As the temperature drops in the Midwest and we settle squarely into the colder months of the year, I wanted to take a few minutes to discuss a very important subject: the care required for wooden instruments, specifically piccolos. Wood is much more susceptible to temperature and humidity changes than metal, and sudden changes or poor maintenance can lead to serious issues like cracking and warping of the instrument. With just a few precautions, you can keep your wood piccolo looking and playing like new for years to come.
Most wood piccolos are made of grenadilla wood, which as I mentioned is susceptible to cracking as temperatures rise and fall, especially in the Midwest, where most of us are stationed. Therefore, wood instruments are strongly discouraged for outside playing, especially in a marching band setting. Just as with string instruments and wood clarinets and oboes, the bodies of piccolos can actually crack due to temperature fluctuations, which causes the wood to swell and shrink, compromising the integrity of the body. The simplest way to avoid this is–say it with me–avoiding temperature and humidity extremes.
Be sure to always swab out your piccolo after you have played it as well, to prevent excess moisture from building up and seeping into the wood. Plastic or metal cleaning rods are available in a piccolo size, and larger cleaning rods or cloths should NOT be attempted in a piccolo–it will get stuck, I promise you! The bore of a piccolo is much, much smaller, so only a very thin (about 1 inch thick and 6 inches long, at most) strip of cloth should be threaded through the body of the instrument. If a cleaning cloth becomes stuck in the instrument, do not attempt to force it through–bring it to one of our technicians. Oiling the bore is another helpful step towards keeping the wood healthy and less prone to drying out and cracking. Your piccolo should be cleaned, oiled (both the wood and mechanism) and adjusted approximately once each year by a qualified repair technician.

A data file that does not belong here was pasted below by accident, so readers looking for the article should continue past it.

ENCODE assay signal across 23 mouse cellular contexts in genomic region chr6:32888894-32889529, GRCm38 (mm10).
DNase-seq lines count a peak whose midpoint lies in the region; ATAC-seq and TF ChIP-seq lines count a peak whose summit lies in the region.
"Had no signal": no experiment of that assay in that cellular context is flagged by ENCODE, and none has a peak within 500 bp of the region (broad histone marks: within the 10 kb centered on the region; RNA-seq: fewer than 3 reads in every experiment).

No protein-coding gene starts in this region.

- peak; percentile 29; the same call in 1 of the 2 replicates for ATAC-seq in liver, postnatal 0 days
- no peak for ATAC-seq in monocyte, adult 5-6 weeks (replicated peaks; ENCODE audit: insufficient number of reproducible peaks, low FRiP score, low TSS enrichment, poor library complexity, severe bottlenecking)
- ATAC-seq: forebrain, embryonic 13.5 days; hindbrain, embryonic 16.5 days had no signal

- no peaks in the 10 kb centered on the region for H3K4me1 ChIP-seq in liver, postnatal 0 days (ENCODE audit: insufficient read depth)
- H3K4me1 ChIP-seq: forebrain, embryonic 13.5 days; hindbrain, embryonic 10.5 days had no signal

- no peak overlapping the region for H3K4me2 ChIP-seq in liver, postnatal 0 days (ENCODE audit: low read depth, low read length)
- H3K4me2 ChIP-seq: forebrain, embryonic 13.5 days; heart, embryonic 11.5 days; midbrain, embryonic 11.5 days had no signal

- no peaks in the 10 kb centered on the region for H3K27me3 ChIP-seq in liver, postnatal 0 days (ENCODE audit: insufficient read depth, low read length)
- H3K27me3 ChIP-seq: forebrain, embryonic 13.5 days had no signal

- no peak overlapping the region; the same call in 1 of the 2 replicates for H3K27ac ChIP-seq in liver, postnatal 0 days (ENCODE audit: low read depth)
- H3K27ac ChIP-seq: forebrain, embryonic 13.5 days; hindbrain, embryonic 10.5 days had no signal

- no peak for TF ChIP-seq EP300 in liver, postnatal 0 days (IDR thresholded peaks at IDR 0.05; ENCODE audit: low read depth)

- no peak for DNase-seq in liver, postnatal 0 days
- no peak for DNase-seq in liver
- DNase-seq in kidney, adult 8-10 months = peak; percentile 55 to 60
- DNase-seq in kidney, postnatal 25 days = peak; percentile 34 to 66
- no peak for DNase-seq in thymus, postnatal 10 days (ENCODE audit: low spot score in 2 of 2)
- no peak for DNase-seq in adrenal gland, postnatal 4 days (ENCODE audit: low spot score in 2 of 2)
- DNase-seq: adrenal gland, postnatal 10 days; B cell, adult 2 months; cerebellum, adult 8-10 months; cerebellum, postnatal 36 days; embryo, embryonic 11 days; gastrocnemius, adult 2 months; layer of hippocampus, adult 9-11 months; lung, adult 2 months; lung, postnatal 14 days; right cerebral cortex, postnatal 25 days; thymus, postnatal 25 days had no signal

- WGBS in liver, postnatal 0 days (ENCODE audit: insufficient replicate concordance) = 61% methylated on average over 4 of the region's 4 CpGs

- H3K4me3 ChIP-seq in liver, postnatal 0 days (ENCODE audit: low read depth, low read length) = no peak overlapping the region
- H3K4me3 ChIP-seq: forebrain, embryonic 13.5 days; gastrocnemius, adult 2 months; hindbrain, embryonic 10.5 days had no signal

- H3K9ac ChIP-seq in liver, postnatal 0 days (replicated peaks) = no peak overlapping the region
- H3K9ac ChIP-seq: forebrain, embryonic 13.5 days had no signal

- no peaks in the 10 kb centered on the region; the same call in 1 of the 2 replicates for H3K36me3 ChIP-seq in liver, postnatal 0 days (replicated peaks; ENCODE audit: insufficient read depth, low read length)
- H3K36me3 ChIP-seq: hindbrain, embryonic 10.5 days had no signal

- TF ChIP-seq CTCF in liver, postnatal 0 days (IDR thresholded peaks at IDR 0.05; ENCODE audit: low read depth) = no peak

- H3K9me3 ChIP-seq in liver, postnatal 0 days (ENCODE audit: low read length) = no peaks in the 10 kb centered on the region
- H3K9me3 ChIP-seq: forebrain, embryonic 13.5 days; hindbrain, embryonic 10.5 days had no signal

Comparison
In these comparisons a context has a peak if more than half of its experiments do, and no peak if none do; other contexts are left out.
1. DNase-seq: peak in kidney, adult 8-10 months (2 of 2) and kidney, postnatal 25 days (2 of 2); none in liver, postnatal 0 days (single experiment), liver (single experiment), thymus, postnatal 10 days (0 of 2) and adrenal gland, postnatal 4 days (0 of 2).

Aside from keeping the instrument from temperature and humidity extremes, wood piccolos also require a “breaking-in” period when they are purchased new. These steps are listed as follows:
1. For the first two months, the instrument should be played no more than 20 minutes per session, a maximum of two times per day.
2. After two months, the sessions may increase to three times per day.
3. From 3-6 months, gradually increase the playing time of each session. After 6 months, the instrument can be considered fully broken in.